As the summers in the Empire of the Rising Sun grew heavy, armies of villagers descended upon the tea groves. Of all the specimens, the prize was always the Gyokuro, with its long, flat, painted leaves. Its pale green jade-like liquor, along with its smooth lingering taste, elevated its status as the most refined of Japanese connoisseur grade teas – fit for any emperor.
Also known as Precious Dew, Gyokuro is grown on emerald green plains in the Uji region, and picked only once a year, in the month of May. About three weeks before Gyokuro leaves are harvested, the entire tea garden is shaded with bamboo mats, which filter 90% of the light, causing the plant to produce more chlorophyll and less tannin.
Shading causes the theanine (amino acids) and caffeine content to increase and the catechin (acidity) level to decrease. Its leaves are delicate and fragile, requiring careful hand-sifting and blending techniques. Only the most tender, topmost leaves are selected and steamed to prevent oxidation, fired in baskets, then meticulously hand-rolled.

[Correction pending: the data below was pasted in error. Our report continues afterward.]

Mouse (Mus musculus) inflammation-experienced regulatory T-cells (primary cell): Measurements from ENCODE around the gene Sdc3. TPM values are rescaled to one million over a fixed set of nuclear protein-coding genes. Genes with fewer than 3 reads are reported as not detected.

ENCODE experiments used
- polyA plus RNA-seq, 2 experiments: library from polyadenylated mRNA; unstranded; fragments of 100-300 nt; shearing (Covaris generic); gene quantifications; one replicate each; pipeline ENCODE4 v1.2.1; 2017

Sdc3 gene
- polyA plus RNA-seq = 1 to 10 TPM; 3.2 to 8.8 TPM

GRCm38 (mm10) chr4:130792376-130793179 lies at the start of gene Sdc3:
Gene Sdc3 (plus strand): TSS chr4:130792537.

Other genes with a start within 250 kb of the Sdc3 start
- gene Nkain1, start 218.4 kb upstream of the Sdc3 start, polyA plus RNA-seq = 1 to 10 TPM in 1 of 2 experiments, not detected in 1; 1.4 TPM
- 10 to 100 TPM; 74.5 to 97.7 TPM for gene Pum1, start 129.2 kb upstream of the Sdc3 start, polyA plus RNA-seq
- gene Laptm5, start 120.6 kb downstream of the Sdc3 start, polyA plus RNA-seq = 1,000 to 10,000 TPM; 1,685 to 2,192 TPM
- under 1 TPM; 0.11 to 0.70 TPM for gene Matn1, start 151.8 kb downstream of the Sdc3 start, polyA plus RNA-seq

In past years, there has been a shortage of good supply of this tea, which has led to rising prices. In light of the recent tragedy in Japan, we have instituted radiation testing on Japanese green teas, and if necessary, Taiwanese and Chinese teas. We carefully check and have stringent standards regarding herbicide, pesticide, mold, salmonella, etc. for our teas. Adding radiation testing is part of our Total Quality Management and foodsafe hazard control practice.
This connoisseur tea requires special steeping instructions:
- Use 6 g (3 tsp) for three repeat steepings of 8 oz each.
- For the first steeping, infuse for 90 seconds below 60°C (140°F); a higher temperature will result in a higher release of tannins and a tilted balance of the vegetal flavour components.
- Infuse slightly longer for 2 minutes for the second and third steeping.
"I have used your teas in many dishes over the years. I use the Japanese tea in green tea mousse." - ICON Mark Hagan